“Why hasn’t the Catholic Church been prosecuted under the federal RICO laws of organized crime? It was set up to get the mafia; an organization involved in felony, of covering it up—all the molestations and all that, those are felonies and this is an organization involved in perpetrating those felonies. That’s what the RICO laws were written for: why have they not been charged?”—Jesse Ventura, former Governor of Minnesota on the Racketeer Influenced and Corrupt Organizations Act. (via goodreasonnews)
I covered the American cleric sex abuse scandal when I was covering the Vatican for the New York Times a few years ago. And I would say it was very disappointing to me, as a practicing Catholic, that it was very much seen as an American problem and they had no problem just saying ‘this is just the Jewish-American media, enemies of the church. That was just right out there.
…but you have to believe me, from sea to shining sea, in the united states of America every time the bishops, my bishops, had a chance to protect the children or to protect their own Derriere, they did not make the right call.
…The Italian view is: This has been going on forever, it’s no big deal…sex with little boys is not real sex.
When the United States defeated Mexico in 1848, the Mexicans living in the newly annexed territories became Mexican-Americans. Under the treaty of Guadalupe Hidalgo, Congress was required to pass legislation making them full U.S. citizens. This was done as part of the bills that admitted the various new states to the union. But Arizona avoided being admitted to the union until 1912. During the 64 years that Arizona was a territory, generations of Mexican-Americans were required to obey all federal, state, and local laws and pay taxes, but with their citizenship in limbo they could not vote for the politicians who passed those laws and taxes. Nor were they allowed to vote for the authorities who adjudicated their pre-1848 land, water, and mineral rights. Even after Arizona finally allowed itself to become a state and Latinos gained the legal right to vote, widespread denial of voting rights continued. So much so that Arizona was (and continues to be) one of those states specifically called out by the Voting Rights Act of 1965.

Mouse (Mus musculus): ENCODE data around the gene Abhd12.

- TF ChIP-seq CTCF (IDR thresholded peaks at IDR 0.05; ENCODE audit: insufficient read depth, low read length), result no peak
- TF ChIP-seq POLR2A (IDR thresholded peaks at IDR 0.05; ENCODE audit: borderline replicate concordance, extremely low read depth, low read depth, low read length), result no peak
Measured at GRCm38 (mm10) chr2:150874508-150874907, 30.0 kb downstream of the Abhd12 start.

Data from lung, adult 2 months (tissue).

Native-Americans comprise a significant portion of Arizona’s population. Native Americans in Arizona were required to pay taxes, obey all laws, and submit to the draft, but under the quaint theory that they were citizens of “sovereign Indian nations” (meaning the reservations) they were not considered United States citizens when it came to the right to vote. Congress finally got around to correcting this injustice in 1924. Arizona politicians then quickly enacted state legislation designed to nullify the federal effort to grant full Indian citizenship and continue denying voting rights to Arizona’s Native-American population. It was not until 1948 that the federal courts over-turned state laws that explicitly denied Native people the right to vote. So for 100 years after Arizona became part of America, native people in Arizona had all the obligations of citizenship, but not all of the rights.
Principal Oatts replied in his e-mail, “I thought about asking a guy who snorted cocaine and got arrested for DUI when he was 30 to come and speak to our kids, but, President George W. Bush was not available.”
Controversial research published in New Scientist, demonstrating that apes suffer self-doubt, has given scientists an important clue into how religion may have originated in our early hominid ancestors.
In the research, apes first watched a human researcher place food in one of two covered…
GA State Rep. Mark Hatfield (R-Waycross) has just introduced legislation that would require Barack Obama – should he run for re-election – to provide proof of his citizenship before being granted a spot on the 2012 Georgia presidential primary ballot.